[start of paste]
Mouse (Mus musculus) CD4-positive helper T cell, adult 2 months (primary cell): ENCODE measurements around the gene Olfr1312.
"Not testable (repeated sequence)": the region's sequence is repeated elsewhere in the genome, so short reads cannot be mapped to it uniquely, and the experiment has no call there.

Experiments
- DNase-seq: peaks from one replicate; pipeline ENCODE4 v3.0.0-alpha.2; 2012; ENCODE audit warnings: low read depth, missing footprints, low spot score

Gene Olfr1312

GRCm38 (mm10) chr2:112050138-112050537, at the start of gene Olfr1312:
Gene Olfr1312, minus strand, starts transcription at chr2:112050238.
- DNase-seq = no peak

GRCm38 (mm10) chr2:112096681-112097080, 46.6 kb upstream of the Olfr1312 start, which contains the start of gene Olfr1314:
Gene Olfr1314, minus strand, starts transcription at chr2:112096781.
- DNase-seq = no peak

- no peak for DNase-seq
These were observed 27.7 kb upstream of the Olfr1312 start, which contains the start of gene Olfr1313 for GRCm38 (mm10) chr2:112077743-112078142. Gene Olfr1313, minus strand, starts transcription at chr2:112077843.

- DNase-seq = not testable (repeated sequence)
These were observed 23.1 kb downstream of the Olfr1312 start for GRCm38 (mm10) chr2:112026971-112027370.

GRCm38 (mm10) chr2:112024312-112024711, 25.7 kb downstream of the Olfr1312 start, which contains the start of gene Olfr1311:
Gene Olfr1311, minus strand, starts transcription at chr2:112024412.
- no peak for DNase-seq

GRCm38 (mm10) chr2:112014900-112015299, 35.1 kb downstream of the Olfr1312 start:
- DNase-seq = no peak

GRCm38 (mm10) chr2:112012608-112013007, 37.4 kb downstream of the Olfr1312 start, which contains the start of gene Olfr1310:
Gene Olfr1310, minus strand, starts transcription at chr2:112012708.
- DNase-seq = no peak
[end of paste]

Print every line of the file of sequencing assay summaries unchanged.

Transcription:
Mouse (Mus musculus) CD4-positive helper T cell, adult 2 months (primary cell): ENCODE measurements around the gene Olfr1312.
"Not testable (repeated sequence)": the region's sequence is repeated elsewhere in the genome, so short reads cannot be mapped to it uniquely, and the experiment has no call there.

Experiments
- DNase-seq: peaks from one replicate; pipeline ENCODE4 v3.0.0-alpha.2; 2012; ENCODE audit warnings: low read depth, missing footprints, low spot score

Gene Olfr1312

GRCm38 (mm10) chr2:112050138-112050537, at the start of gene Olfr1312:
Gene Olfr1312, minus strand, starts transcription at chr2:112050238.
- DNase-seq = no peak

GRCm38 (mm10) chr2:112096681-112097080, 46.6 kb upstream of the Olfr1312 start, which contains the start of gene Olfr1314:
Gene Olfr1314, minus strand, starts transcription at chr2:112096781.
- DNase-seq = no peak

- no peak for DNase-seq
These were observed 27.7 kb upstream of the Olfr1312 start, which contains the start of gene Olfr1313 for GRCm38 (mm10) chr2:112077743-112078142. Gene Olfr1313, minus strand, starts transcription at chr2:112077843.

- DNase-seq = not testable (repeated sequence)
These were observed 23.1 kb downstream of the Olfr1312 start for GRCm38 (mm10) chr2:112026971-112027370.

GRCm38 (mm10) chr2:112024312-112024711, 25.7 kb downstream of the Olfr1312 start, which contains the start of gene Olfr1311:
Gene Olfr1311, minus strand, starts transcription at chr2:112024412.
- no peak for DNase-seq

GRCm38 (mm10) chr2:112014900-112015299, 35.1 kb downstream of the Olfr1312 start:
- DNase-seq = no peak

GRCm38 (mm10) chr2:112012608-112013007, 37.4 kb downstream of the Olfr1312 start, which contains the start of gene Olfr1310:
Gene Olfr1310, minus strand, starts transcription at chr2:112012708.
- DNase-seq = no peak